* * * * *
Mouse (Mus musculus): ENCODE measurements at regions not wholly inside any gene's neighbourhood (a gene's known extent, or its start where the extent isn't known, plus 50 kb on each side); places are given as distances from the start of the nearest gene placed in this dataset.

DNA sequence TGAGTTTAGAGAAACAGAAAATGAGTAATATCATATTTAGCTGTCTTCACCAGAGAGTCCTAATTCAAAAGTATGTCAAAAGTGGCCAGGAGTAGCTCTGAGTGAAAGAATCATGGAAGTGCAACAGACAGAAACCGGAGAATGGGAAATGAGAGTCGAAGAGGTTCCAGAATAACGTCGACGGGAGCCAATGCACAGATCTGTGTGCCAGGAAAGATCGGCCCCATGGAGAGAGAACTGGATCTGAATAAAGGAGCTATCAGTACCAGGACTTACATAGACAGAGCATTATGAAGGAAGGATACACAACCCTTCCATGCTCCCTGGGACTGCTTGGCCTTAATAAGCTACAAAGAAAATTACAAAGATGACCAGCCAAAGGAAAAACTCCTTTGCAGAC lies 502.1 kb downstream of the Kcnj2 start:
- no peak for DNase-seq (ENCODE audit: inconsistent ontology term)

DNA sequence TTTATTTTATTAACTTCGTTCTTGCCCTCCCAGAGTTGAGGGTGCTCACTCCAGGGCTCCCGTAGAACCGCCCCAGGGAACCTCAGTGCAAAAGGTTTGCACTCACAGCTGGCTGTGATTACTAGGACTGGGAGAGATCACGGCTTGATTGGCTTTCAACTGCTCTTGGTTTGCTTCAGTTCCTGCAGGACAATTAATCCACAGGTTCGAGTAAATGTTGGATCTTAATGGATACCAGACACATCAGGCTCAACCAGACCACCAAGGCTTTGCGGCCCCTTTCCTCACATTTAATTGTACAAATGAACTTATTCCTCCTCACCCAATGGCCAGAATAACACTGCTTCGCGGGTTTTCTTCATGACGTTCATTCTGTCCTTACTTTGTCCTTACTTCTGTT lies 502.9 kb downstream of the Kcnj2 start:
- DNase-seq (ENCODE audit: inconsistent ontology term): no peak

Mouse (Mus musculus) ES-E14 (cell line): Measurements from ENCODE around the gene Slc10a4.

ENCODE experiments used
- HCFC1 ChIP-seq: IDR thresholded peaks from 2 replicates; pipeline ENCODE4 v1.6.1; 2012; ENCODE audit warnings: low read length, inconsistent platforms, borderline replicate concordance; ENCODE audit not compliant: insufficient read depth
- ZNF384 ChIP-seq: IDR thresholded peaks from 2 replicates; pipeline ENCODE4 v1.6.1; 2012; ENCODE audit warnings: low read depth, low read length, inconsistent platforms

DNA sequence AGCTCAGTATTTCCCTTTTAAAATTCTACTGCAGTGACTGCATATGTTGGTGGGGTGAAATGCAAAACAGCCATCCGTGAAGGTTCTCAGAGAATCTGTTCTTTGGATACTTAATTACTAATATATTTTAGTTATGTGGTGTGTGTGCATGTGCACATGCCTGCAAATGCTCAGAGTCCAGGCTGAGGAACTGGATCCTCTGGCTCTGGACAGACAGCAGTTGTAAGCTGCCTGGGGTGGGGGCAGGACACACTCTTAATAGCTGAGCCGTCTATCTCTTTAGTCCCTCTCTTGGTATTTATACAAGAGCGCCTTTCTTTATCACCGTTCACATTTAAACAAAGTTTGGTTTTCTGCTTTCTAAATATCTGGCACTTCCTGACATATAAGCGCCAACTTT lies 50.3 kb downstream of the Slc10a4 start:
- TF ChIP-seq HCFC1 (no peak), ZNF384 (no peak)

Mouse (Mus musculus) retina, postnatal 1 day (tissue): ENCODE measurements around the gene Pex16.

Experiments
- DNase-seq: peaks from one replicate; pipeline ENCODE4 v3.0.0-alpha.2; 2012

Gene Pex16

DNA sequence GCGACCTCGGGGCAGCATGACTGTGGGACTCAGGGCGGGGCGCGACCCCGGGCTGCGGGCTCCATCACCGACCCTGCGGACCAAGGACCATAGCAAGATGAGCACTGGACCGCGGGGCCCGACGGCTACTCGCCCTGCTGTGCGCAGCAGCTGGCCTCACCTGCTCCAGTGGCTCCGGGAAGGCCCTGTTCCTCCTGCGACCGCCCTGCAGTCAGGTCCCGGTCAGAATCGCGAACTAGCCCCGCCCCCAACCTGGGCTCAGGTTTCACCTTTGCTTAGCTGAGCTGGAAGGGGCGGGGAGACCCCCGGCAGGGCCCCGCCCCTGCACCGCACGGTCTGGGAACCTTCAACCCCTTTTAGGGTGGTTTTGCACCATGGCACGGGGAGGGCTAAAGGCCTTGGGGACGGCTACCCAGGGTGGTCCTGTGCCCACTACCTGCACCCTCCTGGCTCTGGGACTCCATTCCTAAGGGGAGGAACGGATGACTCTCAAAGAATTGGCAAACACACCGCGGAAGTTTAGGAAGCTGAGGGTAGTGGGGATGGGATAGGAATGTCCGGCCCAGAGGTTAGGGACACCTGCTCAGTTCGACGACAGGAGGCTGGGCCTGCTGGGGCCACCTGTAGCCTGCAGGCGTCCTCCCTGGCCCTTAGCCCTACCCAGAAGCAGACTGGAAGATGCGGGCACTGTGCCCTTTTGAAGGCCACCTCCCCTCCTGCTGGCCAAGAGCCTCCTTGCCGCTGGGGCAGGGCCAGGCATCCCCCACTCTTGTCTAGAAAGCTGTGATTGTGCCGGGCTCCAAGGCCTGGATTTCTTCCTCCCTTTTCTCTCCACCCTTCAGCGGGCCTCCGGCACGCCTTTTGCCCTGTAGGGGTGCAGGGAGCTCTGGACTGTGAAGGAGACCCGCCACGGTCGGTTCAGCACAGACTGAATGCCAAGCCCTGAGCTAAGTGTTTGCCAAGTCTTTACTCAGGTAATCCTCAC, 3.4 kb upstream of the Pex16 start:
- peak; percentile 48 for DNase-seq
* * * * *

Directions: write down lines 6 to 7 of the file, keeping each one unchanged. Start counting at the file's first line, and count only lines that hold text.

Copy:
Mouse (Mus musculus) ES-E14 (cell line): Measurements from ENCODE around the gene Slc10a4.

ENCODE experiments used